You might not know the title but you’ll definitely know the game. ARMS is that new Nintendo Switch game where you swing your arms about and hit people with boxing gloves on the end of massive springs.
“Oh, so it’s the latest version of Wii boxing?” you say. Woh, now. Hold up! You there, are incorrect. ARMS is nothing like the hypersensitive, jiggly and sometimes frustrating Wii boxing. I’m not sure if you know, but the technology inside the Joy-con (the Switch controllers) is amazing. Your jumping, dashing and punching is pretty accurately translated onto the screen.
Each Joy-con acts as your hands in game. You punch with your left hand and your character punches with their left. You can also move around the arenas in a 3D space by tilting both Joy-con in any direction – which leads to a lot of circling and fighting over the high ground and shouting memes.
The whole 3D space makes the game feel like a real arena battle, which makes it fun to play but, more importantly, fun to watch. The intensity that arises when two people are vying for the next slam, trying to get into certain areas that boosts health or attack, is magnificent to see. When I first heard that Nintendo wanted to make an eSport out of it I was like “It’s okay, you be you, Nintendo.” But now that I’ve played it I’m saying, “Oh. Yes, please!”
After playing the tutorial I stepped into the “campaign” of the game, the Grand Prix. The Grand Prix was when I found that this game is a lot more difficult than I thought it would be. I lost three matches in a row. Oh man, I’m surprised my neighbours didn’t call the police after all my yelling and frustrated cries. To be honest I nearly threw in the towel. But I’m glad I didn’t because once I reset, I got an easier game. I blame the difficult map I was on. But the moral of the story here is that ARMS can be a nicely challenging game. Nintendo’s favourite advice is: “If you flail, you fail!” Just don’t expect easy wins against the AI. That’ll trip you up quick.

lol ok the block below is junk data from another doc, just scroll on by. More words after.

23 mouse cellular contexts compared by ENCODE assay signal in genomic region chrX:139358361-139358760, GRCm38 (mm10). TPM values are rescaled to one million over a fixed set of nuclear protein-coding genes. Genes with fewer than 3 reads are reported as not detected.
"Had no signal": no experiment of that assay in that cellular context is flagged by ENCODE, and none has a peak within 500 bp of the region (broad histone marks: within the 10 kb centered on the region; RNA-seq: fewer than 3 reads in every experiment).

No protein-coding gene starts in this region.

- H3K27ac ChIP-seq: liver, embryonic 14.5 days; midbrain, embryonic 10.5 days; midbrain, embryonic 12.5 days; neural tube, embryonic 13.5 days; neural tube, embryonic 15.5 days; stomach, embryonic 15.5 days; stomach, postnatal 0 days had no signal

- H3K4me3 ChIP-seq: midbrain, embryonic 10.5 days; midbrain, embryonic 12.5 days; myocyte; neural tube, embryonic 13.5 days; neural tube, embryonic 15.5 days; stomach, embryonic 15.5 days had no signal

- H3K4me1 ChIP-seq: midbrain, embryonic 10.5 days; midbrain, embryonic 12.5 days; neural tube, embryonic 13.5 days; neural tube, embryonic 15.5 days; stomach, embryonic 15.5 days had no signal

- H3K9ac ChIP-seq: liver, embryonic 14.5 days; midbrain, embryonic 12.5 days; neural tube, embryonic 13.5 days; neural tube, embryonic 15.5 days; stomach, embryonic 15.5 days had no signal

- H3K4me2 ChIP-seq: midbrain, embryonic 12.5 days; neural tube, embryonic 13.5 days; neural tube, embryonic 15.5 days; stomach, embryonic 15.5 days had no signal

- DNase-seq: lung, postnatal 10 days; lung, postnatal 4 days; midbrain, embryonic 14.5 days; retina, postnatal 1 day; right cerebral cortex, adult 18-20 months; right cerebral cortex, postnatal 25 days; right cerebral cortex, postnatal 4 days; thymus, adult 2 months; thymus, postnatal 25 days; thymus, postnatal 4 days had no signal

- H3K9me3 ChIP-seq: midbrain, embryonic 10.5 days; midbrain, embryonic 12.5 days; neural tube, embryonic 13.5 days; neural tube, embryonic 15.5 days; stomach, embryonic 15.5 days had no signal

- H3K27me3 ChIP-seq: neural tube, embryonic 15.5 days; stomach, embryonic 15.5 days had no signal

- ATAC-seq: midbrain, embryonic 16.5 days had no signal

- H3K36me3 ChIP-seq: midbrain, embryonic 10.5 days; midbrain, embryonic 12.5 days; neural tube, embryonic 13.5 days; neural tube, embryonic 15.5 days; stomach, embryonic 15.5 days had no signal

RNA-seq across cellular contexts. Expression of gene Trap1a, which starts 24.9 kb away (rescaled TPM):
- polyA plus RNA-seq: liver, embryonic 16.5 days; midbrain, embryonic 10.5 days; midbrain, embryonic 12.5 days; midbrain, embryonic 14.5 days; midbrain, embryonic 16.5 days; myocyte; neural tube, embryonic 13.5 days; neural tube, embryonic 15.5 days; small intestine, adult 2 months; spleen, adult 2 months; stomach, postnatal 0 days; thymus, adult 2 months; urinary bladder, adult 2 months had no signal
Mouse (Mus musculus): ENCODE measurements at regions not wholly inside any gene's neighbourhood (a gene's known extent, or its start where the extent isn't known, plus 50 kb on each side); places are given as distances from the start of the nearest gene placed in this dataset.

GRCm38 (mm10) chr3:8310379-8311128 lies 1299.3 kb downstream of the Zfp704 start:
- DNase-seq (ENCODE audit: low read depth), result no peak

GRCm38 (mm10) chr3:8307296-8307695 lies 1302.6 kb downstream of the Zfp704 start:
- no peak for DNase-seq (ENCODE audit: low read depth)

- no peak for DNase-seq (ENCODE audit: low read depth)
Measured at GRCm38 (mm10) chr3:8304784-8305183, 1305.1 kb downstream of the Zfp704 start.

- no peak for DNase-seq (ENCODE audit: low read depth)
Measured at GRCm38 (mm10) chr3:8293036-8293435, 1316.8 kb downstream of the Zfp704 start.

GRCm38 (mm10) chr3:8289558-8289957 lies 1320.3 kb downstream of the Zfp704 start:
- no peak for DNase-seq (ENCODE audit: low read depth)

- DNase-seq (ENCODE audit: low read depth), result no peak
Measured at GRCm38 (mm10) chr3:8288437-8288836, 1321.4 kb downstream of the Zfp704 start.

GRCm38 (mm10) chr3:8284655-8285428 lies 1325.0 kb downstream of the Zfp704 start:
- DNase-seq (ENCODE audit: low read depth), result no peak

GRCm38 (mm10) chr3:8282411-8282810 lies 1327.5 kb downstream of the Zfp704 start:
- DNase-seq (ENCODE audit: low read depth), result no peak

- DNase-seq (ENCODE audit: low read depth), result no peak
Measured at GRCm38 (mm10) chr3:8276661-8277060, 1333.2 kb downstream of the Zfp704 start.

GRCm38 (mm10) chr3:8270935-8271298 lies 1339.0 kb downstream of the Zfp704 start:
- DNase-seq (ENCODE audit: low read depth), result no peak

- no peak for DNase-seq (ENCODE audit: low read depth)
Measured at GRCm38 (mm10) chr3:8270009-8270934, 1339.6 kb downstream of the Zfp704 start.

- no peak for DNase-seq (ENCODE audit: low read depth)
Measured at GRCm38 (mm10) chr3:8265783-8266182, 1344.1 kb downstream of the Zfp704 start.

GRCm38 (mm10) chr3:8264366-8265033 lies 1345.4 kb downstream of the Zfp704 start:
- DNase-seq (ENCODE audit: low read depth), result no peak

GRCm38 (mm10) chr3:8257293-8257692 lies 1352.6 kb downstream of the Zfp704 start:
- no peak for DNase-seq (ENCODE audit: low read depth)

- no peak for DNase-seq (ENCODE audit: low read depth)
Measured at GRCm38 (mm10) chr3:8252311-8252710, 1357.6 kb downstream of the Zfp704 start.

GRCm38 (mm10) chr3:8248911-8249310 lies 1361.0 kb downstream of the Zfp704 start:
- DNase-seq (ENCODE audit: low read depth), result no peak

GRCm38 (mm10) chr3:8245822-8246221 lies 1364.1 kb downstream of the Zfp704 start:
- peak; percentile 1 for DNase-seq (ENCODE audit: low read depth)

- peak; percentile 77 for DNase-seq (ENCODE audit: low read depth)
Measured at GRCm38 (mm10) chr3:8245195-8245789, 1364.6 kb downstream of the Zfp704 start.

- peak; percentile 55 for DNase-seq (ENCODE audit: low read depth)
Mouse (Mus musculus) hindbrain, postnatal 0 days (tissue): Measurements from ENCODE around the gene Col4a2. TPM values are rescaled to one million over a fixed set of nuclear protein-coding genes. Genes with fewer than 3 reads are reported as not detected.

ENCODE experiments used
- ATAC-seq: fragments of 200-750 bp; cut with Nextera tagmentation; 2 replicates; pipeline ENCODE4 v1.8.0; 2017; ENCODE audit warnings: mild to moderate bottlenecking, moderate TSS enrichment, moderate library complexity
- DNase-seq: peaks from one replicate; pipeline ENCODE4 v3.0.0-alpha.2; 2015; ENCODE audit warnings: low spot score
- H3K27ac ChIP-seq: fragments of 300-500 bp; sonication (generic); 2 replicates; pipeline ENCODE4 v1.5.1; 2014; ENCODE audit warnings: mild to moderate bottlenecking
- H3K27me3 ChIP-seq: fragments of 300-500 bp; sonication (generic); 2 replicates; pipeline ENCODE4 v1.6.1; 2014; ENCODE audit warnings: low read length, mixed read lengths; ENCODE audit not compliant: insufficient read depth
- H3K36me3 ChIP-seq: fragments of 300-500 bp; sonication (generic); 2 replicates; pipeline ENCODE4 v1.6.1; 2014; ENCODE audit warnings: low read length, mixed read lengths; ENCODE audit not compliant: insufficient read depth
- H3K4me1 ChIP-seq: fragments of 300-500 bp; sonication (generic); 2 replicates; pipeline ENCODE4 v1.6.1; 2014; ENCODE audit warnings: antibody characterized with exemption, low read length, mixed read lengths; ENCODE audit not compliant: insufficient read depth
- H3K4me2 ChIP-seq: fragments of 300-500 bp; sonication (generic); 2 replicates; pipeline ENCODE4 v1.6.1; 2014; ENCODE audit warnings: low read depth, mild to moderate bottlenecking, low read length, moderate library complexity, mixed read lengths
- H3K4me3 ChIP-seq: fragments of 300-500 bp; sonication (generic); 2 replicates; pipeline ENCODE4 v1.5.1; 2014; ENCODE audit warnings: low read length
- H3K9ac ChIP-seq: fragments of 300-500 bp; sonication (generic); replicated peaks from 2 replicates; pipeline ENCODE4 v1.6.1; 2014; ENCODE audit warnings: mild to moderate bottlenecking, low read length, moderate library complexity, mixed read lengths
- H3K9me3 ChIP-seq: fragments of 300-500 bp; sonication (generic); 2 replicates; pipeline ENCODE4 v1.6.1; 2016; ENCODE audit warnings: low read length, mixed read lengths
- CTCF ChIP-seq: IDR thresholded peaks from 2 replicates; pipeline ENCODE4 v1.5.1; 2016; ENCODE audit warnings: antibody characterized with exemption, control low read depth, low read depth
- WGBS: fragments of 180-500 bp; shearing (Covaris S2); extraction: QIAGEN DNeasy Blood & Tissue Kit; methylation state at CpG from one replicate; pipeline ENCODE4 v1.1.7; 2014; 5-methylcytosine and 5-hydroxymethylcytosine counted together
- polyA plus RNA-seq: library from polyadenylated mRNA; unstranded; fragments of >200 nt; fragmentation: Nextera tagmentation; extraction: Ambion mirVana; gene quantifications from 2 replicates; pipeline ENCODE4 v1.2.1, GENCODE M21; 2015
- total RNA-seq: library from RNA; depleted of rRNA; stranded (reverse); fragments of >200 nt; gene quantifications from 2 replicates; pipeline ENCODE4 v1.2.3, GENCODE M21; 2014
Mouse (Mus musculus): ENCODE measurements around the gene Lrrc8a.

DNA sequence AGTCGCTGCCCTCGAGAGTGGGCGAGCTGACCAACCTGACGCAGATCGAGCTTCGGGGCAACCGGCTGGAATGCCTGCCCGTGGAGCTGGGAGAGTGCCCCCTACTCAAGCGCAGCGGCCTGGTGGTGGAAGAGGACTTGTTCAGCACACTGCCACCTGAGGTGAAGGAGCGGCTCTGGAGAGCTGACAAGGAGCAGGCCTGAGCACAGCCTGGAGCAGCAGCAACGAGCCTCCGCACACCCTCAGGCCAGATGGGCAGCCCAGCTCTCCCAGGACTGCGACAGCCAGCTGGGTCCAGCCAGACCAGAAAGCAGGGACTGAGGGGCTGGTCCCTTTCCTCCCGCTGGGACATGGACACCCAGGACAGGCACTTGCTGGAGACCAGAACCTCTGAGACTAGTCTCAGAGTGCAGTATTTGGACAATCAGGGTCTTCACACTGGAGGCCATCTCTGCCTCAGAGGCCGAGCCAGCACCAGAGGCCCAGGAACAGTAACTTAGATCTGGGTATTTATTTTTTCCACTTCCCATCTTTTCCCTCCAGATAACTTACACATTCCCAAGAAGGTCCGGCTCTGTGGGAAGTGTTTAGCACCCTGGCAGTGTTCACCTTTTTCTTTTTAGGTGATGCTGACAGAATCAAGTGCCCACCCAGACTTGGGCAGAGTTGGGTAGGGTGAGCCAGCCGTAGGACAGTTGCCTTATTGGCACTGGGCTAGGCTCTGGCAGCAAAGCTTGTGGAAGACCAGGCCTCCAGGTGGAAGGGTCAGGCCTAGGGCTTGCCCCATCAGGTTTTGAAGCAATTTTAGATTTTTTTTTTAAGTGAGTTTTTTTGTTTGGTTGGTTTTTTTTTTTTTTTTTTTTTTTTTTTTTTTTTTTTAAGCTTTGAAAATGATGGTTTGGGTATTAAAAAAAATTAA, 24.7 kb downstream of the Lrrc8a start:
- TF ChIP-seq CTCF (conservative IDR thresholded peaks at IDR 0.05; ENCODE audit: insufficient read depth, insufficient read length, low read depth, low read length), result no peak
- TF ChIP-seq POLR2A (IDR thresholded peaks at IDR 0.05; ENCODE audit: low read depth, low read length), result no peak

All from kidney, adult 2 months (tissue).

Now, ARMS is definitely at its best when played with friends. The real bonds between soldiers are created in the 2 v 2 versus match as you and friend (or an AI, you loner) go up against either two more friends or AI.
“Now, do I have to pay another $140 for a second set of Joy-con to enjoy this with one friend?” You ask. That, sir/madam, is a very valid question and one you will very much like the answer to. The cool thing with the Joy-con is that the controllers can be used as two. Obviously, you can’t do the whole motion thing and punching-in-real-life thing, but ARMS supports button and joystick control so you can still play with a friend without splashing out for a second set of controllers. Way to go, ARMS!
ARMS, as you may have inferred already, is an excellent party game. The intensity of the matches and quick turn-around allows for great spectatorship and the solution to any disagreements between friends. But the arena isn’t the only mode you can play. There are three other modes: Volleyball, Hoops, and Sharpshooter.
Volleyball speaks for itself; there’s a net, a giant ball, and you have your springy ARMS. Hoops is sort of like Basketball, except there’s no ball. You fight it out to see how many times you can dunk your opponent! And Sharpshooter is about punching the most targets. All of these modes provide variety while still being competitive and just fun to watch.
ARMS is definitely one of those games that you’ll want in your party game stash and will be one of the first you pop out alongside Mario Kart 8. Much like other Nintendo games, it supports up to four players in splitscreen. The people I’ve played it with, even my super non-gamer friends who don’t know the difference between an Xbox and a PlayStation, have seriously enjoyed this game. Just remember the basic principle of ARMS: if you flail, you fail!